Students to build houses for families in Mexico during spring break travels


Noah Hausmann

Having a roof over one’s head is something many take for granted, but not everyone is so fortunate. This spring break, a group of Northern students plan to give the gift of houses to people in need.

On Friday morning, eight NMU students from His House Christian Fellowship will team up with 22 Ferris State University students to drive over 1,700 miles, one way, to Ciudad Juárez, Mexico on a nine-day mission trip to build two houses for impoverished families there.

This mission trip is through the nonprofit Casas por Cristo (CPC), which connects volunteer build teams with families in need in Mexico, Guatemala and the Dominican Republic. Founded in 1993, CPC and its volunteers have built over 5,100 houses. This will be the fourth year that NMU’s His House will journey the 30-hour car ride to Juárez.

For Mara Smith, a sophomore elementary education major, this is her second year on the trip. Last year, she was shocked to see the impoverished neighborhoods, where garbage is abundant, people have to pay for drinkable water, “which is something we take for granted,” she said, and not every home has a bathroom. She called the experience “humbling.”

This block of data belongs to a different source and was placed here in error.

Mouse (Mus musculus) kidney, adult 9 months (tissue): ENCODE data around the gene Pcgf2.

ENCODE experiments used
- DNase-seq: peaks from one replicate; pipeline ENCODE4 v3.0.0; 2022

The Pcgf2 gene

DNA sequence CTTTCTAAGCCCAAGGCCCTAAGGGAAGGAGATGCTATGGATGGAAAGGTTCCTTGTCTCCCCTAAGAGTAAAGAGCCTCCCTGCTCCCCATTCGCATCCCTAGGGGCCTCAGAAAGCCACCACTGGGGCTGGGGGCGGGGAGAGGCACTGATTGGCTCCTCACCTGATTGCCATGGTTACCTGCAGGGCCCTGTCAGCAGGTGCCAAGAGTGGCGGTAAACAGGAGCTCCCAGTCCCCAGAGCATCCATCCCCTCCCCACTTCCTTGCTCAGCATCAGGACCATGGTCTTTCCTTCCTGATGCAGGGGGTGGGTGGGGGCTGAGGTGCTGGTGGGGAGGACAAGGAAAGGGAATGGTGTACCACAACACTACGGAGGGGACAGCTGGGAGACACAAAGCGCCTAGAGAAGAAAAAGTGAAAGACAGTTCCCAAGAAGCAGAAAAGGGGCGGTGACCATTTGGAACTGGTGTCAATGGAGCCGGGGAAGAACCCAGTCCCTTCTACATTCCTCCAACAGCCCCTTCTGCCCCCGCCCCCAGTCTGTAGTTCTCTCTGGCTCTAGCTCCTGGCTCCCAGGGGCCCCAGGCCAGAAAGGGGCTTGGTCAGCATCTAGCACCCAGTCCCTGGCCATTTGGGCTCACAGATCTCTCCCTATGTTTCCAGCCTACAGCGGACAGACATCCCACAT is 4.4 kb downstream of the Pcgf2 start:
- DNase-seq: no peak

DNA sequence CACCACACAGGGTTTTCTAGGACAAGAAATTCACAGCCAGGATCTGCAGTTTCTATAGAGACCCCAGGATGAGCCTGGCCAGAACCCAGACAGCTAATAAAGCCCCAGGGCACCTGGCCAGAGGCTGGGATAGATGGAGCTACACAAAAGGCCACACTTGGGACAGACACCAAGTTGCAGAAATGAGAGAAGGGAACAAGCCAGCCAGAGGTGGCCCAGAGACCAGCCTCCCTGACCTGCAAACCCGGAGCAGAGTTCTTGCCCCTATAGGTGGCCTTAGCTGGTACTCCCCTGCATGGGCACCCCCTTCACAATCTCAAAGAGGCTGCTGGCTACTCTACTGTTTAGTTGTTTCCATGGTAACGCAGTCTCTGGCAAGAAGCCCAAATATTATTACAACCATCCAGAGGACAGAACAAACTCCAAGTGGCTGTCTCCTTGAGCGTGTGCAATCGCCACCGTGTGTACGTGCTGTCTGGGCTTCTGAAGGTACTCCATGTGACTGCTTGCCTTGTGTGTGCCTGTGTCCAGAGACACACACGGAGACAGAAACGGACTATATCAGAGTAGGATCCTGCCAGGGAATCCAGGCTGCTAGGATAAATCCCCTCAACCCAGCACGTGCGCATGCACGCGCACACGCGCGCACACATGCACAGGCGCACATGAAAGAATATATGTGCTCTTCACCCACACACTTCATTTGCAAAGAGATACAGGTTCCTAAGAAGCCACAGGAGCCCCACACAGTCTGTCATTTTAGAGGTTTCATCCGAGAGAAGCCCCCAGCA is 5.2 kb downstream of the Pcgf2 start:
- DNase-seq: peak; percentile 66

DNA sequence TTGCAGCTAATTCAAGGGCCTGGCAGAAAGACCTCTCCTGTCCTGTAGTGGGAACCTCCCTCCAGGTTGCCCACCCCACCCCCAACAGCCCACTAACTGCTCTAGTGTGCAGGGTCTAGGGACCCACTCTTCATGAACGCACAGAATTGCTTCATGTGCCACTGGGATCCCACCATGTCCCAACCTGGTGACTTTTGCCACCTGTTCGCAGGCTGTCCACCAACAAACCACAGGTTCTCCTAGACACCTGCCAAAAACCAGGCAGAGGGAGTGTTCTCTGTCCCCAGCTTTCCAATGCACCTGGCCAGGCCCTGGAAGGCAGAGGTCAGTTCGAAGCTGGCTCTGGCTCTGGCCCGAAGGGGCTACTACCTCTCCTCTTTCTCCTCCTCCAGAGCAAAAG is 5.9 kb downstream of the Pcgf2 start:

Smith is looking forward to getting to know the families that they will be building houses for, even though speaking Spanish isn’t her strongest talent.

“I learned that you don’t have to speak the same language as someone to connect with them and share Christ’s love with them,” she said. “I think it’s pretty universal, just through your actions.”

Smith admitted with a laugh that construction isn’t her forte either, but working as a team makes building houses in only a few days not so intimidating.

“It’s honestly difficult just getting a nail in straight for me,” she added. “Overall, you’re just doing little tasks, and it just comes together at the end.”

Pete Elenbaas, the His House campus minister for NMU, said he’s confident the students will work well together, help people in need and grow personally. Although the trip will be fun and challenging, at its heart, the students are on a mission to share God’s grace, he said.

“We can graciously give a gift to the family, that meets a huge need in their lives, that’s tangible,” Elenbaas explained. “It’s about communicating to them that there’s [another] gracious gift that has been given to them through the sacrifice of Jesus Christ and remission of sins: freedom from the power of sin and death.”